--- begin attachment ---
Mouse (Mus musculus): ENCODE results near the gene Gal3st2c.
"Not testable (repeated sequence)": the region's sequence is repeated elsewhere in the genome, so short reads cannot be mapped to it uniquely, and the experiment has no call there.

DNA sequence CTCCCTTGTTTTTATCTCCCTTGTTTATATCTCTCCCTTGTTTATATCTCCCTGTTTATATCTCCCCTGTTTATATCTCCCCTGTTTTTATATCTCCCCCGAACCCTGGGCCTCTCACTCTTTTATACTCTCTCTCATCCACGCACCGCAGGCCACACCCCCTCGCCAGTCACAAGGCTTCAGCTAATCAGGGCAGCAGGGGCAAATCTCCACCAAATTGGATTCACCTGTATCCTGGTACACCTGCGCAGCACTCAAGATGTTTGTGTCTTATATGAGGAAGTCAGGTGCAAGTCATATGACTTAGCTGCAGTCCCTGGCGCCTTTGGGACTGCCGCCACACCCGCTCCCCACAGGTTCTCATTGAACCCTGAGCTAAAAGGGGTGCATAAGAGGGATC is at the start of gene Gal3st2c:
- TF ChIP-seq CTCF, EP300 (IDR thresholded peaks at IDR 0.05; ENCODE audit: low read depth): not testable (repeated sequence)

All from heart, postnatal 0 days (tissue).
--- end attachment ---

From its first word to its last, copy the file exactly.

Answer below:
Mouse (Mus musculus): ENCODE results near the gene Gal3st2c.
"Not testable (repeated sequence)": the region's sequence is repeated elsewhere in the genome, so short reads cannot be mapped to it uniquely, and the experiment has no call there.

DNA sequence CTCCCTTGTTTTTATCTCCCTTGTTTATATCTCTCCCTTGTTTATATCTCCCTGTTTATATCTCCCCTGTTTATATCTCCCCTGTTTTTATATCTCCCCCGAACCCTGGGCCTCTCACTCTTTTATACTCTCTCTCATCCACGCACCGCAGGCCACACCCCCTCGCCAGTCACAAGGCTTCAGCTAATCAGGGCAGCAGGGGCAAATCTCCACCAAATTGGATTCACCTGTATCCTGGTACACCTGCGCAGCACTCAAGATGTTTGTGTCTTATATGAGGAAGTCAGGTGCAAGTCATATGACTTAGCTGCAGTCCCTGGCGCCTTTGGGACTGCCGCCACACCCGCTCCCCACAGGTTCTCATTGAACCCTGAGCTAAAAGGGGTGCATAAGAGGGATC is at the start of gene Gal3st2c:
- TF ChIP-seq CTCF, EP300 (IDR thresholded peaks at IDR 0.05; ENCODE audit: low read depth): not testable (repeated sequence)

All from heart, postnatal 0 days (tissue).